by Staff Writer
It's the main piece of furniture in your living room, so you always want your sofa to look its best. But over time, couches can get a bit dingy. And if you have a party, or if you have kids and pets, then your sofa probably needs a cleaning. Choose your cleaning method based on the type of upholstery; the wrong kind of cleaner can cause the material on your sofa to shrink, fade, or become discolored.
Microfiber sofas: The tightly woven fibers keep a lot of dust and allergens out of your couch cushions; you'll still want to vacuum the surface and the corners with a vacuum and brush attachment. If you have pets who shed, you may need to use a sticky lint roller, too. Most spilled liquids will bead on the fabric, allowing you to quickly wipe them up before they stain the couch. This does not make your microfiber couch stain-proof, merely stain-resistant. If you do happen to get a spot or stain, read the care label found on your sofa. This will tell you if you can use a water-based solution or if you'll need a solvent cleaner. Whichever cleaner you use, be sure to test it in a hidden area first.
Water-based solution: If the care tag says "W" for water-based cleaner, then you can make a solution with a few drops of mild soap, like dishwashing liquid, in a bucket of warm water; add a few drop of vinegar or a pinch of baking soda to help remove odors. Dampen a clean rag in the solution and gently rub the surface of the material. When the couch is clean, go over it again with a rag dampened with clean water. Allow it to dry before sitting on it. If your cushion covers are removable, you might be able to launder them in a washing machine; check the care label to see.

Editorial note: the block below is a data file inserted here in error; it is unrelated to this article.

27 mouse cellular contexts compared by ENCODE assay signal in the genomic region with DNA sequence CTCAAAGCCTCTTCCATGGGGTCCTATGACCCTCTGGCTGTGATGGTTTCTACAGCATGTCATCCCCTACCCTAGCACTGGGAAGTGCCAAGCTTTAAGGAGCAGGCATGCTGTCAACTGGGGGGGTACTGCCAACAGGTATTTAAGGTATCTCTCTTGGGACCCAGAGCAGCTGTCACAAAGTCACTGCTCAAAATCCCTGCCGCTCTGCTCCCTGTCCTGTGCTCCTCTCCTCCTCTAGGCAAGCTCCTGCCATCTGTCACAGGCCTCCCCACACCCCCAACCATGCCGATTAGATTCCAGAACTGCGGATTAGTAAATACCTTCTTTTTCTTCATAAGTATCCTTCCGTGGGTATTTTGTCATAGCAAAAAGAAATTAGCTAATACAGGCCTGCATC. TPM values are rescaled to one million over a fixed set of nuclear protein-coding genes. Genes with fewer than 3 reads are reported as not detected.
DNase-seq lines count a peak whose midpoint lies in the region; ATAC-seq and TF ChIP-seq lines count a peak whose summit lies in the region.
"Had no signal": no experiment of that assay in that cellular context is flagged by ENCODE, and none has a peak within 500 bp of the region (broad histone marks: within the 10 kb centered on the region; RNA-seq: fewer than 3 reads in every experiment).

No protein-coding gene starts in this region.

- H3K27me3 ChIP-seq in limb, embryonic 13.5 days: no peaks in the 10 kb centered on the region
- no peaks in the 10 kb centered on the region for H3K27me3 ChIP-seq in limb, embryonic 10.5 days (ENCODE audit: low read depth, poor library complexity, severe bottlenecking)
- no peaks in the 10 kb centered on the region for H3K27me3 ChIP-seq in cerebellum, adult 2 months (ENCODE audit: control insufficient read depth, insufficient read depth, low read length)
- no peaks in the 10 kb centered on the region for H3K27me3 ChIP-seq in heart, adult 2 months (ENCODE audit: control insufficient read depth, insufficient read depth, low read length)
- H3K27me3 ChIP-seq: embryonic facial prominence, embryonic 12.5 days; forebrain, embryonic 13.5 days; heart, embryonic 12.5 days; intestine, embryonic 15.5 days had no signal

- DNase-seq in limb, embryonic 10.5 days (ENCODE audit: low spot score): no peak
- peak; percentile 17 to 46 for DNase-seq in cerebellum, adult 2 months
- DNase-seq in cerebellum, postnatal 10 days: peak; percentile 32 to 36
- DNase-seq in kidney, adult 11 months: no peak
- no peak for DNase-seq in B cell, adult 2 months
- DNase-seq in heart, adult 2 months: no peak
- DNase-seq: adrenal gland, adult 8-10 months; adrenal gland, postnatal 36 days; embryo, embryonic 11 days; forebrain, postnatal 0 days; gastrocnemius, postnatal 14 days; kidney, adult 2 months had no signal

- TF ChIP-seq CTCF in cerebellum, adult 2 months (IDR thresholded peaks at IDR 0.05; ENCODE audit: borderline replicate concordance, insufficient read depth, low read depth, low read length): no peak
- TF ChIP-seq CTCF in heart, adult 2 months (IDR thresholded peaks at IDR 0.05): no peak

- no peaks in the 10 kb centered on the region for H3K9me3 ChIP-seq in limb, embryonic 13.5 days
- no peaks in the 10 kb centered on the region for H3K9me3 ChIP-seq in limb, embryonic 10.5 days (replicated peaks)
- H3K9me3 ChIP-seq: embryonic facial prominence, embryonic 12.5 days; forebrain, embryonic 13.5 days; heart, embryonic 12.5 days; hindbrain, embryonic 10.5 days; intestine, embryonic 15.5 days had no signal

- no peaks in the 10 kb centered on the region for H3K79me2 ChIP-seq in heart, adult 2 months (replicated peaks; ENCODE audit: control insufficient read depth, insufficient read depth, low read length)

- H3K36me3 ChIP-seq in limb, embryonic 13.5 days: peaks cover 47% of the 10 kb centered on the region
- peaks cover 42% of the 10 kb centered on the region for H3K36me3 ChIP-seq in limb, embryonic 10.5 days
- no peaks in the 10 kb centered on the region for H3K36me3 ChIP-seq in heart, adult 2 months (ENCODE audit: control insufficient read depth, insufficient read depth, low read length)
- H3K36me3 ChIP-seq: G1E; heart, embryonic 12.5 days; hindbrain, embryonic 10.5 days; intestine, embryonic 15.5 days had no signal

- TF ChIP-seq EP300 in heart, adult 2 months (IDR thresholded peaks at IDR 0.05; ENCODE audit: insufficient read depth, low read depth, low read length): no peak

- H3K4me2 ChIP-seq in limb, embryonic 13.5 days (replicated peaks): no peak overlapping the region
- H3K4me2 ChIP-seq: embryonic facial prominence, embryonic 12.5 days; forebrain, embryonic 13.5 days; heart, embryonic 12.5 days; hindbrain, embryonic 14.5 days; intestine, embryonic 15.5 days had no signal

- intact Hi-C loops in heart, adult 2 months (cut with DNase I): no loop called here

Solvent cleaner: Water stains some microfiber, so if the care instructions say "S" for solvent-based cleaner, then you'll need to purchase upholstery cleaner. These are often sprays that you can apply directly to the upholstery. Spray in small areas, taking care not to soak the fabric, and then gently rub with a clean rag. Allow to dry.
Leather sofas: You'll need leather cleaners and conditioners. Before applying the cleaner, thoroughly vacuum the sofa. Only use cleaners on the areas that appear dirty, so you don't overdo it and damage the leather.
Leather cleaners: Saddle soap is one of the best cleaners for leather furniture. Follow the directions on the label and use clean rags to apply it. Wipe down the couch with a dry cloth after to make sure it dries quickly and the moisture doesn't cause damage.
Leather conditioners: You'll see wax-based leather conditioners for sale, and these work well for shining the leather and keeping it supple. If you're looking for an easy, cheaper alternative, try conditioning the leather with a bit of olive oil on a clean cloth. Gently rub it in circles to apply, then buff the leather with a dry cloth.
Fabric sofas: Upholstered fabric sofas should be vacuumed before you proceed with cleaning them. Remove the couch cushions and thoroughly remove all dust and dirt.
Most fabric upholstery can be cleaned with warm water and and a few squirts of mild dishwashing liquid. Always test an inconspicuous spot before you use the cleaner on the whole sofa. If you notice fading, discoloration, or shrinkage, don't proceed. However, if there is no damage to your test spot, you can proceed. Follow the same directions for the water-based cleaner on microsuede sofas.
If the care label says "Dry Clean Only," you will need to hire a professional to clean your sofa.